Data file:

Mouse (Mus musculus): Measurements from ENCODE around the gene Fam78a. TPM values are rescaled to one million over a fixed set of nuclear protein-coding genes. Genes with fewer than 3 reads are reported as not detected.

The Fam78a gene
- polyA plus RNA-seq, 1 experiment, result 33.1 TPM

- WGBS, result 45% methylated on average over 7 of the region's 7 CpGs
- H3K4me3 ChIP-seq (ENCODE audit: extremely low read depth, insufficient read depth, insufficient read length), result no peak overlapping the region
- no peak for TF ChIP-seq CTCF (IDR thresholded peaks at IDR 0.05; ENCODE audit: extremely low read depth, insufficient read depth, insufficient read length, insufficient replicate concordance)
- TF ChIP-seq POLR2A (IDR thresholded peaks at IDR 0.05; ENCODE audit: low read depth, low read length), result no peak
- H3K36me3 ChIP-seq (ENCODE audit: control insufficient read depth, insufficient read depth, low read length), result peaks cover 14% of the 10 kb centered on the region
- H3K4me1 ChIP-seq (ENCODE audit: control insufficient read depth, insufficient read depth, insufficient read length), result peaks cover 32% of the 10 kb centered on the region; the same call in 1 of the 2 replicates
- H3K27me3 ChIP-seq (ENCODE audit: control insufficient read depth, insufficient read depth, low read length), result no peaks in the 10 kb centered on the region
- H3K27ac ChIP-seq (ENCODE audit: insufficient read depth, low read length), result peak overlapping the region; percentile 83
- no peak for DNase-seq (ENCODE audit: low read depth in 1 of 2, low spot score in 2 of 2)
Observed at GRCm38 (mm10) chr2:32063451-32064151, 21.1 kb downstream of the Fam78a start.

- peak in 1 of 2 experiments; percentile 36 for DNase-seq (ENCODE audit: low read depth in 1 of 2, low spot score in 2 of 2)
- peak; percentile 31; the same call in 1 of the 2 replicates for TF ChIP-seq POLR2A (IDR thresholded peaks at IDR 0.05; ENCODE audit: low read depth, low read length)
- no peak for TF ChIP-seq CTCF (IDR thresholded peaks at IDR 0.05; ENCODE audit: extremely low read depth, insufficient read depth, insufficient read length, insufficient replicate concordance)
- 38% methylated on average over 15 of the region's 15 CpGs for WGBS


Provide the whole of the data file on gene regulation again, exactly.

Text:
Mouse (Mus musculus): Measurements from ENCODE around the gene Fam78a. TPM values are rescaled to one million over a fixed set of nuclear protein-coding genes. Genes with fewer than 3 reads are reported as not detected.

The Fam78a gene
- polyA plus RNA-seq, 1 experiment, result 33.1 TPM

- WGBS, result 45% methylated on average over 7 of the region's 7 CpGs
- H3K4me3 ChIP-seq (ENCODE audit: extremely low read depth, insufficient read depth, insufficient read length), result no peak overlapping the region
- no peak for TF ChIP-seq CTCF (IDR thresholded peaks at IDR 0.05; ENCODE audit: extremely low read depth, insufficient read depth, insufficient read length, insufficient replicate concordance)
- TF ChIP-seq POLR2A (IDR thresholded peaks at IDR 0.05; ENCODE audit: low read depth, low read length), result no peak
- H3K36me3 ChIP-seq (ENCODE audit: control insufficient read depth, insufficient read depth, low read length), result peaks cover 14% of the 10 kb centered on the region
- H3K4me1 ChIP-seq (ENCODE audit: control insufficient read depth, insufficient read depth, insufficient read length), result peaks cover 32% of the 10 kb centered on the region; the same call in 1 of the 2 replicates
- H3K27me3 ChIP-seq (ENCODE audit: control insufficient read depth, insufficient read depth, low read length), result no peaks in the 10 kb centered on the region
- H3K27ac ChIP-seq (ENCODE audit: insufficient read depth, low read length), result peak overlapping the region; percentile 83
- no peak for DNase-seq (ENCODE audit: low read depth in 1 of 2, low spot score in 2 of 2)
Observed at GRCm38 (mm10) chr2:32063451-32064151, 21.1 kb downstream of the Fam78a start.

- peak in 1 of 2 experiments; percentile 36 for DNase-seq (ENCODE audit: low read depth in 1 of 2, low spot score in 2 of 2)
- peak; percentile 31; the same call in 1 of the 2 replicates for TF ChIP-seq POLR2A (IDR thresholded peaks at IDR 0.05; ENCODE audit: low read depth, low read length)
- no peak for TF ChIP-seq CTCF (IDR thresholded peaks at IDR 0.05; ENCODE audit: extremely low read depth, insufficient read depth, insufficient read length, insufficient replicate concordance)
- 38% methylated on average over 15 of the region's 15 CpGs for WGBS